Beginning with the Revolutionary War when British agents and sympathizers attempted to derail independence, there have been people who have tried to infiltrate the United States for the purpose of undermining and destroying it. In modern times, communism and fascism have sent agents among us, but we discovered their plans and defeated them here and abroad.
Now comes what may be the greatest threat: radical Islam, whose "agents" may have established a base more solid and more dangerous than anything we've encountered before. The good news is they speak openly of their intentions. The bad news is that many of us are not taking them seriously.
Last week at the beginning of the London trial of radical imam Abu Hamza al-Masri, evidence was presented detailing how he encouraged his followers at the Finsbury Park mosque to kill non-Muslims.
In lectures, recordings and writings, the imam said Adolf Hitler had been sent into the world to punish the Jews. Repeatedly, said the prosecutor, Abu Hamza told his followers they must fight for Allah and such fighting involves a religious mandate to murder Jews, kuffars (nonbelievers in Islam) and "apostates," such as leaders of Arab nations like Egypt. Abu Hamza has pleaded innocent to all 15 charges, including nine counts of solicitation of murder, four counts of using threatening, abusive or insulting words or behavior intended to incite racial hatred and two counts related to the possession of offensive sound recordings and possession of a copy of the Encyclopedia of the Afghani Jihad.
The talks and written materials are not only about war. Abu Hamza also delivers diatribes about Britain's licensing laws, the use of additives in food, adultery, the role of women and the "evils" of democracy.
Abu Hamza repeatedly defines "jihad" as an avenue for establishing a caliphate, or Islamic state, which would be governed by the most radical interpretation of Sharian religious law.
Prosecutors introduced as evidence a 10-volume "blueprint for terrorism" they say was discovered in Abu Hamza's house. Among the targets for "causing disturbance but not loss of life" are Big Ben, the Eiffel Tower and the Statue of Liberty. Chapter headings include "The need to study the principles of war," and "The duty of assassination and kidnap." Other subheadings offer advice on reconnaissance, infiltration, ambush and how to manufacture explosive devices, open locks and train assassins. One section details plans to hit buildings with large populations, including museums, ports and archaeological sites and to attack VIPs. David Perry, prosecuting counsel, told the court, "This is a manual, a blueprint for terrorism."
Perry said the document's "execution section" recommends that Islamic agents be sent to any country intended as a target at least 10 years before jihad begins. This was the profile of terrorists depicted in last season's "24" series on Fox. In this fictional story, terrorist cells were established in a middle-class American neighborhood where they remained dormant and appeared peaceful until a signal was given to conduct mayhem.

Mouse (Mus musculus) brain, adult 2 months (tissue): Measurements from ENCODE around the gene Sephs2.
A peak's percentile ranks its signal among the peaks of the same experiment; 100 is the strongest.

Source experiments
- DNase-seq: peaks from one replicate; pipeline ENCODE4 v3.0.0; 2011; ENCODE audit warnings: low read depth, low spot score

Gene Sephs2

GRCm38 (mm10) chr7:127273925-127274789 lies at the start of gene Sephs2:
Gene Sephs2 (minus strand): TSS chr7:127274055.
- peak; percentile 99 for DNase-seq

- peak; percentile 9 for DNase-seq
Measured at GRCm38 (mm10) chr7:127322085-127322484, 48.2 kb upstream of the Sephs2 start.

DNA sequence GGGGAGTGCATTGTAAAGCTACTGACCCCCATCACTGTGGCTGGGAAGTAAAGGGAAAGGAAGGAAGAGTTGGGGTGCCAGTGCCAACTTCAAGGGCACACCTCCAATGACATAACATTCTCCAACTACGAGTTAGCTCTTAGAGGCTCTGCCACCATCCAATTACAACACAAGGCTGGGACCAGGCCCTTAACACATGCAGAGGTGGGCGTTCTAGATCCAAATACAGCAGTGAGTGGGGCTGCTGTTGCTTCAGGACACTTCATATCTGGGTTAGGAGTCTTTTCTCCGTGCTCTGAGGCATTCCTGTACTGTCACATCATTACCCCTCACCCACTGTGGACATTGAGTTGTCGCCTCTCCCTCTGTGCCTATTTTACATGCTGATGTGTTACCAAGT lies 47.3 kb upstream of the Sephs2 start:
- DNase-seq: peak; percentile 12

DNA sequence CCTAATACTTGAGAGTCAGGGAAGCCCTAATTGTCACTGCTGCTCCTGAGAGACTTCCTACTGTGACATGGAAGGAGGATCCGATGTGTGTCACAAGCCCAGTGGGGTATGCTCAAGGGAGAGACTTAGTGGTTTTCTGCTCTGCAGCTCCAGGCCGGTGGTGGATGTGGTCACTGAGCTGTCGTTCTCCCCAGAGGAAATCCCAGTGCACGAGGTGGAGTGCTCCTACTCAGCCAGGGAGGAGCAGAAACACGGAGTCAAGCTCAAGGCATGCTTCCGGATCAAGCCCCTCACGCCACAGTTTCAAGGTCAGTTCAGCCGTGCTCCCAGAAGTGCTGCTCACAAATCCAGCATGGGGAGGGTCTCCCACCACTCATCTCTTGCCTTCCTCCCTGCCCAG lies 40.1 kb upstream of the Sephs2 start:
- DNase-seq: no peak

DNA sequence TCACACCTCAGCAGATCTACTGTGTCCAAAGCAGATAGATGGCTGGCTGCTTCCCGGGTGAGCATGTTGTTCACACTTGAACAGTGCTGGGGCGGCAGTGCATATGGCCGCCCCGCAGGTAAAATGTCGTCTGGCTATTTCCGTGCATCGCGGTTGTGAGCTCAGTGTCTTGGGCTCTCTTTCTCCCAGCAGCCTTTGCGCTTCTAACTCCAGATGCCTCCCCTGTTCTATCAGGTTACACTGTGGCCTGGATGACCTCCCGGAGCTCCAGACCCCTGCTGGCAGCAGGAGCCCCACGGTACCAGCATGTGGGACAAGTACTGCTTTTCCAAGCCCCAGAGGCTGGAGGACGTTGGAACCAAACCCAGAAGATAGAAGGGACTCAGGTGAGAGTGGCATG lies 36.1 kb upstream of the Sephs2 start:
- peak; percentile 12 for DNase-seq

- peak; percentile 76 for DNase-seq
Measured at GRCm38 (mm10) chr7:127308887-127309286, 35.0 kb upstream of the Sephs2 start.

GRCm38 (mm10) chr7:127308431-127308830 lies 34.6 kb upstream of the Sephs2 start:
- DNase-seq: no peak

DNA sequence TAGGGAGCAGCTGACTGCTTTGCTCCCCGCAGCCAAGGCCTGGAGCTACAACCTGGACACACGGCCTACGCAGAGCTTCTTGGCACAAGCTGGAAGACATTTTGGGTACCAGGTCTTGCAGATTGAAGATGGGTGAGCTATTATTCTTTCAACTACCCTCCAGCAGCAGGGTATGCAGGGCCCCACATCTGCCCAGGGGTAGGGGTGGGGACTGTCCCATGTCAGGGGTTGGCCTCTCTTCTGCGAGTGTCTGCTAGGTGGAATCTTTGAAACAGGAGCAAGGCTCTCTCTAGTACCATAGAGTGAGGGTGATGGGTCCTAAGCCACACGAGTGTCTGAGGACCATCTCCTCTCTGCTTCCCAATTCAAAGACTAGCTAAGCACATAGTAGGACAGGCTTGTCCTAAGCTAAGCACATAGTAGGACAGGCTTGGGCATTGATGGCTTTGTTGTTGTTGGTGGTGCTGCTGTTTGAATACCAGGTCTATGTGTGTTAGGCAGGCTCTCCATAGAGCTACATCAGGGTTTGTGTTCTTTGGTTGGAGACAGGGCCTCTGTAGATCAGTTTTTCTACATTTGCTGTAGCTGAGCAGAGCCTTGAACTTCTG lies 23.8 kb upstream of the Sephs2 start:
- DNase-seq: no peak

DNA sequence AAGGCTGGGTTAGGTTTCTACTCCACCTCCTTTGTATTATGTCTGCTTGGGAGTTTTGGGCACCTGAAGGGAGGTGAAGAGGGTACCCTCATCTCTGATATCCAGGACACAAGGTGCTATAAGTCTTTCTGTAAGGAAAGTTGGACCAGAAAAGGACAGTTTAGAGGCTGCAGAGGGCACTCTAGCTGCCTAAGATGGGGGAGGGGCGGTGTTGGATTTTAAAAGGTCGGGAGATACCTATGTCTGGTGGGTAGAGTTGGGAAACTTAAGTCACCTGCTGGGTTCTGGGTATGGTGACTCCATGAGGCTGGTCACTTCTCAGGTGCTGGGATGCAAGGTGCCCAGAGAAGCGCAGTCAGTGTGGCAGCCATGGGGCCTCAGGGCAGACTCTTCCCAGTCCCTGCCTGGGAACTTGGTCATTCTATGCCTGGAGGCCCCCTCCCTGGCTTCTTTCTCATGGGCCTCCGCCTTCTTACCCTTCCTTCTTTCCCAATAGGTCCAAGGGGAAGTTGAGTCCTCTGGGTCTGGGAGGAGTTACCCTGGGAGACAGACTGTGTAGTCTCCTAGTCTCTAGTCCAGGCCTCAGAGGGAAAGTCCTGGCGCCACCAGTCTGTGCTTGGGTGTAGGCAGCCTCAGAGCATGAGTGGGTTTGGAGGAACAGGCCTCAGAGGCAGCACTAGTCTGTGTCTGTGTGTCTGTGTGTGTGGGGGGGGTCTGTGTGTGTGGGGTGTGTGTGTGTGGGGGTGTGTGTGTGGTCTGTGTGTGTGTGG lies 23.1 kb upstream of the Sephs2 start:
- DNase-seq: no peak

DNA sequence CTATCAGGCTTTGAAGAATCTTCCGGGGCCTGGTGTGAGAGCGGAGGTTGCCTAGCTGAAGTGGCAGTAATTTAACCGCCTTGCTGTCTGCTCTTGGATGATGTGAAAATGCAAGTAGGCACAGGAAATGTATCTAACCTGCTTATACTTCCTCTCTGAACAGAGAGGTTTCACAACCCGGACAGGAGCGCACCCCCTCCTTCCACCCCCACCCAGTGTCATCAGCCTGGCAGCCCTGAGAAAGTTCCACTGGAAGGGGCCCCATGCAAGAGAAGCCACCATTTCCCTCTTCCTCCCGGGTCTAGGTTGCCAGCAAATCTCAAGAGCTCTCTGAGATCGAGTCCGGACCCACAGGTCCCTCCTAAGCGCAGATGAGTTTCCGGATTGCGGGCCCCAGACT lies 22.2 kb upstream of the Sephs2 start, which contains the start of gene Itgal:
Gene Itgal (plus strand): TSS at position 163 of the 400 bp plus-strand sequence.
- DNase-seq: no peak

On one tape, Abu Hamza discusses the killing of tourists in Egypt in November 1997, describing them as satanic. He says the tourist industry should be "Islamicised" and added that while children should not be deliberately killed, their killing is permitted if they are in the target area. Suicide bombings are "martyrdom," he says. They are permitted "if the only way to hurt the enemies of Islam is by taking your own life."
Among the many problems with this twisted religiosity is that the West does not know how many share it. Instead, political leaders repeat the bromide that Islam is a "peaceful religion" and radicals are trying to hijack it. Are we being infiltrated by people who, on the outside, pretend to be peaceful and tolerant, but inside wish to undermine and overthrow our government?
One clue may be found on a Canadian Muslim Web page. In a discussion on Muslim population statistics, which includes a chart projecting that the world Muslim population will outgrow the Christian population by 2025, it is noted that Islam is growing nearly 3 percent per year, faster than the total growth in world population. While the ratio of older to younger people is weighted to the older in the West, the reverse is true among Muslims. In what some might consider an ominous conclusion, the Canadian-Islamic Web page states, "An aging population tends to be introspective and sluggish, whereas a young population is more likely to be vibrant and energetic. This may or may not bode well for many countries and that will depend on whether their political structure is fragile or not."
We have been warned.
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